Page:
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  • Diana

Ivy League or Bust

Out of 450 students in my high school graduating class, I ranked 22nd with a 99.9 GPA. Fast forward seven years and just imagine what the GPA might look like for valedictorians in 2021. Students experience an immense amount of pressure from school and that isn't changing anytime soon. I constantly hear teens say that they HAVE to take all IB/AP classes because they HAVE to attend an Ivy League University. Although I applaud that goal, the expectation can be concerning.

I recently watched Operation Varsity Blues: The College Admissions Scandal and to be honest, there's a problem. The Netflix Documentary exposes wealthy adults who essentially bought their child's admission into a prestige school. As a society, we are obsessed with status and categorizing everything. The education system has contributed to our obsession of status by creating a small acceptance rate and partaking in the media's annual college ranking system. When it seems like your future and identity is at the center of the universe, teens may do anything to add Harvard to their resume.

I can count on one hand the number of school sporting events I watched in high school. And that is my biggest regret; falling victim to what our education system created. I was focused on obtaining good grades and doing anything to help my future, but my viewpoint was skewed. I was well rounded but I failed to find a niche that would help my brand and I was overworked. Time is precious and I wish I spent more time living in the moment, rather than living my life for school.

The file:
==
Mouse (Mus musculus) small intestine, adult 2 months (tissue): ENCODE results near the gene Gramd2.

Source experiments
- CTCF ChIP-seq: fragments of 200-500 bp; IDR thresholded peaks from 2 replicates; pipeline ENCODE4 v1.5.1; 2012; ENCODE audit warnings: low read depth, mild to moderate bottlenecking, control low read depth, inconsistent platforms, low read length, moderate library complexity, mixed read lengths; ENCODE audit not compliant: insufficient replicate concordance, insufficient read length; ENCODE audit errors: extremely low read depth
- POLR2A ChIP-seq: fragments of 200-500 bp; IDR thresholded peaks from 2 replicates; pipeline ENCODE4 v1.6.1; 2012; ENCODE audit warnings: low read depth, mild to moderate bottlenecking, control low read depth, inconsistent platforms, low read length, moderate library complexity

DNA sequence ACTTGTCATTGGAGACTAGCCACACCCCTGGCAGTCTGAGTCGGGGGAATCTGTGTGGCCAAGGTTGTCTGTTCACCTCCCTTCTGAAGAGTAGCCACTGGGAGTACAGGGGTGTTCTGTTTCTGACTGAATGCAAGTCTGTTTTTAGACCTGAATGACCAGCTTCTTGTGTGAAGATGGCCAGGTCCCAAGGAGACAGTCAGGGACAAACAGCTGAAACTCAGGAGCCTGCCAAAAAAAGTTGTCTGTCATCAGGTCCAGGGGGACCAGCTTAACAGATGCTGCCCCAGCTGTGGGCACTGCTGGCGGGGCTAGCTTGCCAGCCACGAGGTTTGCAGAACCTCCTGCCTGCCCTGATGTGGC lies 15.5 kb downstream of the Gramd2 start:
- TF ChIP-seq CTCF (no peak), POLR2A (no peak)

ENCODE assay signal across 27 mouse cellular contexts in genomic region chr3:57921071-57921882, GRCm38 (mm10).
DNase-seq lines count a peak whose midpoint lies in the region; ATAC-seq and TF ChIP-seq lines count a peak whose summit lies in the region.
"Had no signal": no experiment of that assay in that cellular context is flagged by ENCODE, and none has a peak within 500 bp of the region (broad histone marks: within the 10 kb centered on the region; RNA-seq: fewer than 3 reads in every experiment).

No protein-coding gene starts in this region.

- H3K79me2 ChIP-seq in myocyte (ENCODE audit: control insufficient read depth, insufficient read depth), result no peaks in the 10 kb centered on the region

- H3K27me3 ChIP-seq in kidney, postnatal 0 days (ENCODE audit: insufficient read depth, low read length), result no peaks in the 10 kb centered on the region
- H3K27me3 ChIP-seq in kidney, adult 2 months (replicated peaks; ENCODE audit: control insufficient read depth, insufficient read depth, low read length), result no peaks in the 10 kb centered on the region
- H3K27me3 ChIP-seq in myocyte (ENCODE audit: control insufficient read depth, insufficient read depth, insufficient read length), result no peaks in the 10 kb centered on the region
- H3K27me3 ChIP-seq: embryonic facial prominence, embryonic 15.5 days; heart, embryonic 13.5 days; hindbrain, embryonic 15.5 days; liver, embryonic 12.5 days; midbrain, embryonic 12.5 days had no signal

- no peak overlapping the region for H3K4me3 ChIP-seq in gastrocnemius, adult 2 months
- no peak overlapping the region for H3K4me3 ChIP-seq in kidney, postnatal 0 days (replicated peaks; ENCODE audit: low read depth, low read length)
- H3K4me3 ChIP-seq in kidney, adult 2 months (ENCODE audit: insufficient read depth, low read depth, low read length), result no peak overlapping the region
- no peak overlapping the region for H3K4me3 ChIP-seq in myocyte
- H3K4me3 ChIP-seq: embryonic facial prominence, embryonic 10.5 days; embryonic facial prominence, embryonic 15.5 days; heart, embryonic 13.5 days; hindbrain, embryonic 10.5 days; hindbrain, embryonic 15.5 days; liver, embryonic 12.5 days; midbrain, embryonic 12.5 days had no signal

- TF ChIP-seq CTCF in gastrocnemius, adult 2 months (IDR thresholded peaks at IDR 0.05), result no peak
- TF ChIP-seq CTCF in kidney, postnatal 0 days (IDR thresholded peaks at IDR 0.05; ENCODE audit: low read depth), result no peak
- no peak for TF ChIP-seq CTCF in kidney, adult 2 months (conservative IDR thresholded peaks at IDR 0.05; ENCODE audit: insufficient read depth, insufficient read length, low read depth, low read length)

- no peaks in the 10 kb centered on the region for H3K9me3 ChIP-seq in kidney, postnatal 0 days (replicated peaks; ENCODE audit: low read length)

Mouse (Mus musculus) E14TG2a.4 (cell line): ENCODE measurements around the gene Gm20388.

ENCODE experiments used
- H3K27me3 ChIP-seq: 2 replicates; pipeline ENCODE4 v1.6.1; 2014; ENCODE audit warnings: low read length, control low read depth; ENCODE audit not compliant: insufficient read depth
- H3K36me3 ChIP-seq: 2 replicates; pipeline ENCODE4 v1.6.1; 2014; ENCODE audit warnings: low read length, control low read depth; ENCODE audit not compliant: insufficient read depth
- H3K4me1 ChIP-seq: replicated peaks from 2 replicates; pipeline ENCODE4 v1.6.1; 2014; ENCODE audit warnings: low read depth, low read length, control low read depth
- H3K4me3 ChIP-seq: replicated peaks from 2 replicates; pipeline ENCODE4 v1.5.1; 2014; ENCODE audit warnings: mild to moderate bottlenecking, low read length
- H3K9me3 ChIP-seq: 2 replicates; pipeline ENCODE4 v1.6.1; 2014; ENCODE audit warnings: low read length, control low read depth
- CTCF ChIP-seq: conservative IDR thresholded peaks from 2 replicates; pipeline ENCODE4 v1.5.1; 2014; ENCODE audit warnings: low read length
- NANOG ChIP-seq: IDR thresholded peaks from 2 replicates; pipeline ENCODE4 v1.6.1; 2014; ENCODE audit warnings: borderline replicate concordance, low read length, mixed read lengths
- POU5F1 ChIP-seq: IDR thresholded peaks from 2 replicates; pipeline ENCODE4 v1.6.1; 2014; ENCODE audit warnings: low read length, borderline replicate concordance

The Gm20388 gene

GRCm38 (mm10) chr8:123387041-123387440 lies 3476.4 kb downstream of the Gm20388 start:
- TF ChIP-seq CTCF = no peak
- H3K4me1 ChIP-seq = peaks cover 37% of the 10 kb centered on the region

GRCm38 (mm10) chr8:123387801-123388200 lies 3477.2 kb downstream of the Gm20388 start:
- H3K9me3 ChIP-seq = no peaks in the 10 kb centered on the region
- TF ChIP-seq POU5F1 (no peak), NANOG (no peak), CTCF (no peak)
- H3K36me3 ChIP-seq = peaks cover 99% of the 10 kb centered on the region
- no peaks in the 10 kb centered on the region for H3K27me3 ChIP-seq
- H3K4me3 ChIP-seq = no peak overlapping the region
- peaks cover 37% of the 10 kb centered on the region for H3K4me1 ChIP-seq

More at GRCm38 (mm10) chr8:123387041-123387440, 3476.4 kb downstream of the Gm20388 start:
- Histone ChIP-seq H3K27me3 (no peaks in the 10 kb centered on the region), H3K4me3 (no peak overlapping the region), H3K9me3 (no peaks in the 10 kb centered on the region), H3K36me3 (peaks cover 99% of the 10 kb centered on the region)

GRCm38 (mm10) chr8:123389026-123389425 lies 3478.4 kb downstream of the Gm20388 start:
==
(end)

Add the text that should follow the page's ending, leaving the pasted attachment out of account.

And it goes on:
Stop putting pressure on your child or yourself if you're sacrificing the beauty of life. Be well rounded so you can have good grades, play a sport, learn an instrument, get a job and enjoy the little things. If you can find your passion, your brand and the work you do will flourish. I can guarantee that your self assurance and dynamic abilities will look better on a resume than a lonesome 99.9 GPA. And, it's okay not to enroll in every AP/IB class because chances are, it won't count towards college credit. Your worth is not dictated by the classes you enroll in, a social media post about where you're spending the next four years and the grade stamped on your paper.

Good grades and challenging yourself is important. But what really matters is what YOU do with the education you receive and the opportunities YOU create for yourself. You are the only thing that dictates your future and I promise that you don't need Cornell to prove it.

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